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The Tittabawassee River that sparked catastrophic, widespread flooding in Midland County this week has fallen below the flood stage, the National Weather Service said Friday.

After the waterway reached 23.79 feet at about 9:30 p.m., below the flood level of 24 feet, the weather service said it has canceled a longstanding flood watch.

However, a watch remains in effect for the Saginaw River at Saginaw until further notice, the weather service said.

At 9 p.m. Friday the stage was 21.7 feet, above the flood stage of 17 feet, and falling, according to the watch. It earlier reached 22.6 feet.

Although the forecast calls for a chance of showers late Saturday and early Sunday, "this amount would have little to no affect" on the river, which could slowly fall below flood stage by Tuesday, the weather service said.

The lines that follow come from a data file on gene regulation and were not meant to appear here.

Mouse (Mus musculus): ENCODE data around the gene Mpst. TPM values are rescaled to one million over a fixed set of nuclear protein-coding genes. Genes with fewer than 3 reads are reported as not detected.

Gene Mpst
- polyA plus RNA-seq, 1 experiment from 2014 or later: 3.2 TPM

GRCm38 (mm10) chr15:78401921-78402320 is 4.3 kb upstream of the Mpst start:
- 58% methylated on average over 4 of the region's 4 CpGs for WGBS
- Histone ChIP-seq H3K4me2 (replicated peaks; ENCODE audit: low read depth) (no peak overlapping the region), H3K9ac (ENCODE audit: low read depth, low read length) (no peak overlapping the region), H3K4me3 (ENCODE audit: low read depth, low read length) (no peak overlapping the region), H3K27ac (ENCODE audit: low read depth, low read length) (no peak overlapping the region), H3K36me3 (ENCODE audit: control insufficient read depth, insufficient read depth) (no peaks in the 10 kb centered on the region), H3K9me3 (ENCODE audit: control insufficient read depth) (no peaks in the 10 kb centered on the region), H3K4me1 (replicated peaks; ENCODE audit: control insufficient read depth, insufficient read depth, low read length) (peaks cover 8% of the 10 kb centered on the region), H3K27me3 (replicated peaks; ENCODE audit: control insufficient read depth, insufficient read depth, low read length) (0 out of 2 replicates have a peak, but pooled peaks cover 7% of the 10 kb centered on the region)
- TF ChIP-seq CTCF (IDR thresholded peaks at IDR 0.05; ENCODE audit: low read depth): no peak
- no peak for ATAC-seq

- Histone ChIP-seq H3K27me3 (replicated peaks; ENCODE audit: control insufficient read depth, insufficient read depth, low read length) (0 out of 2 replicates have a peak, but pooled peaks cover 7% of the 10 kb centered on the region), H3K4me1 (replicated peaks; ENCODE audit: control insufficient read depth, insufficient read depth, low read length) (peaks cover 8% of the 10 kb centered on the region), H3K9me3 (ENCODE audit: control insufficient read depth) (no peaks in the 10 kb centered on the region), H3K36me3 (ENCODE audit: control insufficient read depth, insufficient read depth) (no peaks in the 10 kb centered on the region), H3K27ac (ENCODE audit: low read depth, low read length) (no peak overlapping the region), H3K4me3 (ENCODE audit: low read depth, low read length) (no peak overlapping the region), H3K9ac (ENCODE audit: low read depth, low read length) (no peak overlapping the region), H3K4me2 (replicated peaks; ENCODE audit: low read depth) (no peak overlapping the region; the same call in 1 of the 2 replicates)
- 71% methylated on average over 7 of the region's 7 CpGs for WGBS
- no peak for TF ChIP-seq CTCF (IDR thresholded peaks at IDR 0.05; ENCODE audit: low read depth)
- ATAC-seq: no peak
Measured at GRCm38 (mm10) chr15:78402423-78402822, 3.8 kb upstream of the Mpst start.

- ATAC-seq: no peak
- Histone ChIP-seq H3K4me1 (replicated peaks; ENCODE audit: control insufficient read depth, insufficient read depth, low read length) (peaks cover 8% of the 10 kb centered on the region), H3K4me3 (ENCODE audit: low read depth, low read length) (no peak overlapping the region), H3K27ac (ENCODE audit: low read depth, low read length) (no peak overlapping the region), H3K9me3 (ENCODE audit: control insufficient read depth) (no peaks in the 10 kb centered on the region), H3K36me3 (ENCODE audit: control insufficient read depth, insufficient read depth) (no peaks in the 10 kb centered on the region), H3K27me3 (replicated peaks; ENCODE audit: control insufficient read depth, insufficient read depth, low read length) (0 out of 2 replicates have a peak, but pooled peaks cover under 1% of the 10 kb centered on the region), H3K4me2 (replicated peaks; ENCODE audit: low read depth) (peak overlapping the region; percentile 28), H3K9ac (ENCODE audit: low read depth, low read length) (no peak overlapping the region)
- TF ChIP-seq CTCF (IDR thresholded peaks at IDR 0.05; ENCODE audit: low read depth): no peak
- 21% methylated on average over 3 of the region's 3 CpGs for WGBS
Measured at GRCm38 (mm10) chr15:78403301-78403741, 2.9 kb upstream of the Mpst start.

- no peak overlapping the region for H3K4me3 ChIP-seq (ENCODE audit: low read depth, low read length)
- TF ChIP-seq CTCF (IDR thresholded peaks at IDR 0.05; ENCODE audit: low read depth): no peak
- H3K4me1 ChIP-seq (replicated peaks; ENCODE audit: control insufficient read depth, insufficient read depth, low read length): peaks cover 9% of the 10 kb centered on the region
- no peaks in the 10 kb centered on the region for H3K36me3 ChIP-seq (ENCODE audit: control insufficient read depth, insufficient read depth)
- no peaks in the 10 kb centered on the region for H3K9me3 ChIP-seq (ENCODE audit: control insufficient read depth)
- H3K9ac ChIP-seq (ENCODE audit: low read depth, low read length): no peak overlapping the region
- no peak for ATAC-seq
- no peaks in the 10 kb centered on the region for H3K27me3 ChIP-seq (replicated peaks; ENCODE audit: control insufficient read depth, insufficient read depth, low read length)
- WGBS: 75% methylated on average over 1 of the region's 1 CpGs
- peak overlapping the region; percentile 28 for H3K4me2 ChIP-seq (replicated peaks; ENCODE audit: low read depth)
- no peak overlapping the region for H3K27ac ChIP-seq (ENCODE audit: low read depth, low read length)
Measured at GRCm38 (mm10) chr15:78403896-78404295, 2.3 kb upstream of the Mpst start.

Both rivers flooded after a stalled low pressure system dumped record rainfall across southeast Michigan between Sunday and Tuesday.

The Tittabawassee crested at a record 35.05 feet on Wednesday, sending water surging in Midland after the Edenville Dam failed.

The high levels, which some officials described as a 500-year event, led to the Edenville, at the border of Midland and Gladwin counties, to fail Tuesday afternoon and caused water to flow over and around a second dam, the Sanford Dam, downstream in the Tittabawassee. More than 10,000 people had to evacuate.

On Thursday, President Donald Trump granted Gov. Gretchen Whitmer's request to declare a federal emergency in Michigan.

The state requested help from the federal government for mobile bridges to get equipment to flooded areas in central Michigan for debris removal, plus assistance from National Guard emergency responders and the U.S. Army Corps of Engineers.

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